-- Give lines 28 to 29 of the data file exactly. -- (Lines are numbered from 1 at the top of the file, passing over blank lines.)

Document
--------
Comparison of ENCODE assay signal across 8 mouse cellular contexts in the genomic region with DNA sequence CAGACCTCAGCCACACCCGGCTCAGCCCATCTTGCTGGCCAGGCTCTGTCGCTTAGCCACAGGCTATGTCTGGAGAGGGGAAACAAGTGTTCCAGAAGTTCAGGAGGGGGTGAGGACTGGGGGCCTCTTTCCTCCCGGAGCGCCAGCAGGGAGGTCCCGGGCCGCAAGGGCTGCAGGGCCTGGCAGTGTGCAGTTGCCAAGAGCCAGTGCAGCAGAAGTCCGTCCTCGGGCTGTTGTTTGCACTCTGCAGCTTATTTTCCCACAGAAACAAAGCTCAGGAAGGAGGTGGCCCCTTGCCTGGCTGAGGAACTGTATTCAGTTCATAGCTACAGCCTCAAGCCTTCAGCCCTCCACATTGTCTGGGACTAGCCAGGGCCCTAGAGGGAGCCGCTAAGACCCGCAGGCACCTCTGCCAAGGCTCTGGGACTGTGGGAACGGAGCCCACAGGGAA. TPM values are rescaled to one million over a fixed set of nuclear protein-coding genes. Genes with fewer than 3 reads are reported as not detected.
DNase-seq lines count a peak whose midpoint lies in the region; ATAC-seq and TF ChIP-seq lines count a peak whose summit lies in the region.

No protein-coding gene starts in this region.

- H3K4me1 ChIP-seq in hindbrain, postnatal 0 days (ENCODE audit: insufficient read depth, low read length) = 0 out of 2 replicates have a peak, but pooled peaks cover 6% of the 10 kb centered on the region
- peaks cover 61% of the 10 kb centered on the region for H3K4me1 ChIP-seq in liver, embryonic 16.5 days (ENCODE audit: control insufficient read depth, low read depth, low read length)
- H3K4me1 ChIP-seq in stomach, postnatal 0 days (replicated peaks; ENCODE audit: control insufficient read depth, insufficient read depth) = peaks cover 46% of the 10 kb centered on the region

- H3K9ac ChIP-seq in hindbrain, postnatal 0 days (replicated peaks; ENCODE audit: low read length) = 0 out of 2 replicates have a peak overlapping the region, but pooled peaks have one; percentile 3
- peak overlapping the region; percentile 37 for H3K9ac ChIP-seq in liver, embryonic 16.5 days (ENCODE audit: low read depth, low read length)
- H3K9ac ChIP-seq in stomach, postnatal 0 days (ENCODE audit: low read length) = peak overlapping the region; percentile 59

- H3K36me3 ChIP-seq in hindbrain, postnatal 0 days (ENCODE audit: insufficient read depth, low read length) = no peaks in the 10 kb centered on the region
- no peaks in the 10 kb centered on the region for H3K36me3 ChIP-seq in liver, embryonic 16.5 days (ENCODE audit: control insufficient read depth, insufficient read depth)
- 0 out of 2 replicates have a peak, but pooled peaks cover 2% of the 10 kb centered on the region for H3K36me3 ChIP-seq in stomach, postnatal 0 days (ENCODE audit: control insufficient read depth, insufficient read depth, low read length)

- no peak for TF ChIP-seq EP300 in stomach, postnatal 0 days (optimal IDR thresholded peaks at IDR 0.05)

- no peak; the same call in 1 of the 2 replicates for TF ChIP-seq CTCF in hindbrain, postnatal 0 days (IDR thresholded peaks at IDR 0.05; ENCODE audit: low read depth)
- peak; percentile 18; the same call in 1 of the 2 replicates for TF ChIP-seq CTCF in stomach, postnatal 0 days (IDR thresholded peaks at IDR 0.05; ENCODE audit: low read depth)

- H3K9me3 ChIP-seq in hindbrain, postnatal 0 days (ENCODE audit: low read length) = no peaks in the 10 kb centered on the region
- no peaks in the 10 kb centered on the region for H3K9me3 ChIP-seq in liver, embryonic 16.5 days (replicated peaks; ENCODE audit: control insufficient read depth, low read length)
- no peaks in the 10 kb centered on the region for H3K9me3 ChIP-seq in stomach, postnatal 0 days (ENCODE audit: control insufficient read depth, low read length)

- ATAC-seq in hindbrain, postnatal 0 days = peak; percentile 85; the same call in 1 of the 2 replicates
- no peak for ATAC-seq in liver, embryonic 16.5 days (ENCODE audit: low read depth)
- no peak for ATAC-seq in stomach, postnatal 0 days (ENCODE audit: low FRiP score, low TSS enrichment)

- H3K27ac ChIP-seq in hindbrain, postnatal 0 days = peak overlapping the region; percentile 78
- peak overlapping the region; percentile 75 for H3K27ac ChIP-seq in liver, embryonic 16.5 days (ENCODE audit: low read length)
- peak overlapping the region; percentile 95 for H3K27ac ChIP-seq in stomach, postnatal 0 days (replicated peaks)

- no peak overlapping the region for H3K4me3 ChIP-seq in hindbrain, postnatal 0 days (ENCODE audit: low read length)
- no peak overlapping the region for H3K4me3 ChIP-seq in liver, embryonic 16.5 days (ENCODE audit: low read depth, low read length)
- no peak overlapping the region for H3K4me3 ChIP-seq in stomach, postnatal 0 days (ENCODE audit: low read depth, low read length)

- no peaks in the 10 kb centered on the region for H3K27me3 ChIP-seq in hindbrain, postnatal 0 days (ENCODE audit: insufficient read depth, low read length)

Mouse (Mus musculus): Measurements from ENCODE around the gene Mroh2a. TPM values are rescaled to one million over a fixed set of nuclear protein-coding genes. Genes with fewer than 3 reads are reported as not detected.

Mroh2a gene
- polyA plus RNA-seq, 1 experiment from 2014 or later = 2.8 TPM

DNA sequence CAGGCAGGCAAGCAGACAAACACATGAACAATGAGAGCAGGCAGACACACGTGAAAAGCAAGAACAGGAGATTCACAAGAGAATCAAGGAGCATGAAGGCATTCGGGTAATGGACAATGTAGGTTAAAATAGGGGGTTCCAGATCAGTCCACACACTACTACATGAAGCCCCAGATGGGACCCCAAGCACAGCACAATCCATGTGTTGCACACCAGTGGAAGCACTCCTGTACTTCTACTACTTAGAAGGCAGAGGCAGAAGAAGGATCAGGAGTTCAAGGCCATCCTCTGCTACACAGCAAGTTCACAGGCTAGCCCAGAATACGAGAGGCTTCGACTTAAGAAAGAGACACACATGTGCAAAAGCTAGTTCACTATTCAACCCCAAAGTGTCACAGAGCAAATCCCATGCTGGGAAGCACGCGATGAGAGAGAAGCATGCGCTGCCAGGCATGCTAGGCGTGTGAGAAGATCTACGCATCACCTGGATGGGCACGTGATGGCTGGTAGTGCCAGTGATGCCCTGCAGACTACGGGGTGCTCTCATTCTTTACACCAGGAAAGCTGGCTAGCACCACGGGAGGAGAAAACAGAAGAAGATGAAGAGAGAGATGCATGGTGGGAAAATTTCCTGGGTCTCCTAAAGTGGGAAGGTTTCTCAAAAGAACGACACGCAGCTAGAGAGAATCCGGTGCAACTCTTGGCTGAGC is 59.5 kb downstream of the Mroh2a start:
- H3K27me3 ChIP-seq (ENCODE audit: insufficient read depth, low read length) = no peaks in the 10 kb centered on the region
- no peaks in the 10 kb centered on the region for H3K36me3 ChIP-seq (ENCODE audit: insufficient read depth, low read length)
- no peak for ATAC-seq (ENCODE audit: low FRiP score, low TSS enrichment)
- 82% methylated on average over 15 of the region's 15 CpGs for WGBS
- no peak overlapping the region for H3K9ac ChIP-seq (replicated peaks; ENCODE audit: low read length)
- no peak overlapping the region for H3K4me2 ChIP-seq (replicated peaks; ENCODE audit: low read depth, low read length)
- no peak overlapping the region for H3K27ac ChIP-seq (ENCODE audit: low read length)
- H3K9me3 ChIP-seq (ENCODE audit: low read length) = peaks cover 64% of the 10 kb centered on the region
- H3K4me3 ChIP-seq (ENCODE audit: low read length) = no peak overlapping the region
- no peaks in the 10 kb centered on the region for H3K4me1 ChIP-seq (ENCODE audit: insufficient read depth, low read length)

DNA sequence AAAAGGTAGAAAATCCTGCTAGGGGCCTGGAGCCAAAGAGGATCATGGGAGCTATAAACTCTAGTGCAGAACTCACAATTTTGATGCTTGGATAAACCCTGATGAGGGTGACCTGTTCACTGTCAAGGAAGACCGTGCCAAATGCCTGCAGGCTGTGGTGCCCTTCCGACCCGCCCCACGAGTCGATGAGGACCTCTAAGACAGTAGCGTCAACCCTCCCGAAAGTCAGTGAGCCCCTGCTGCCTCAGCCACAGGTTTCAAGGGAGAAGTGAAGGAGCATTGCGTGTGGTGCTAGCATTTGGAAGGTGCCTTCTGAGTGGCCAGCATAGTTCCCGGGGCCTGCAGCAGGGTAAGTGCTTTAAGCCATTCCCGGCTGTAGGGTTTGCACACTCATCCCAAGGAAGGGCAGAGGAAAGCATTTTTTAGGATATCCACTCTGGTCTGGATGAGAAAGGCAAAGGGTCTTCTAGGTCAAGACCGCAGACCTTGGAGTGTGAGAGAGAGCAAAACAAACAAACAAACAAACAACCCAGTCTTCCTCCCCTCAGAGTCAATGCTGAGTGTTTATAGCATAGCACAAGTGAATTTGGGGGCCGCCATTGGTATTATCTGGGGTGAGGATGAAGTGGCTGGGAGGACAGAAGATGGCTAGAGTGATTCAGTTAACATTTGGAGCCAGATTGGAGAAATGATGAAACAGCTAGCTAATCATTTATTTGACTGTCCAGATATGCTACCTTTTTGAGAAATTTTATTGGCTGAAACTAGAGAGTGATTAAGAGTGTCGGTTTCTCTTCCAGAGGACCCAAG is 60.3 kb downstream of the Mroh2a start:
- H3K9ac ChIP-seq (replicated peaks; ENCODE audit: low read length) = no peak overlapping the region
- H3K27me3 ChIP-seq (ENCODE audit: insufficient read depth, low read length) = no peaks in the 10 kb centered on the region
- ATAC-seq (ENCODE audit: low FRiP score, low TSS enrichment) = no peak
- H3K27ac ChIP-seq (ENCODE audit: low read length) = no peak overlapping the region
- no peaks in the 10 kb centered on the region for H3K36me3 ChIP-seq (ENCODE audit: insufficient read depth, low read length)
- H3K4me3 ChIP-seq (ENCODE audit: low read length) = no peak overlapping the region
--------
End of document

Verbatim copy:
- no peaks in the 10 kb centered on the region for H3K27me3 ChIP-seq in hindbrain, postnatal 0 days (ENCODE audit: insufficient read depth, low read length)

Mouse (Mus musculus): Measurements from ENCODE around the gene Mroh2a. TPM values are rescaled to one million over a fixed set of nuclear protein-coding genes. Genes with fewer than 3 reads are reported as not detected.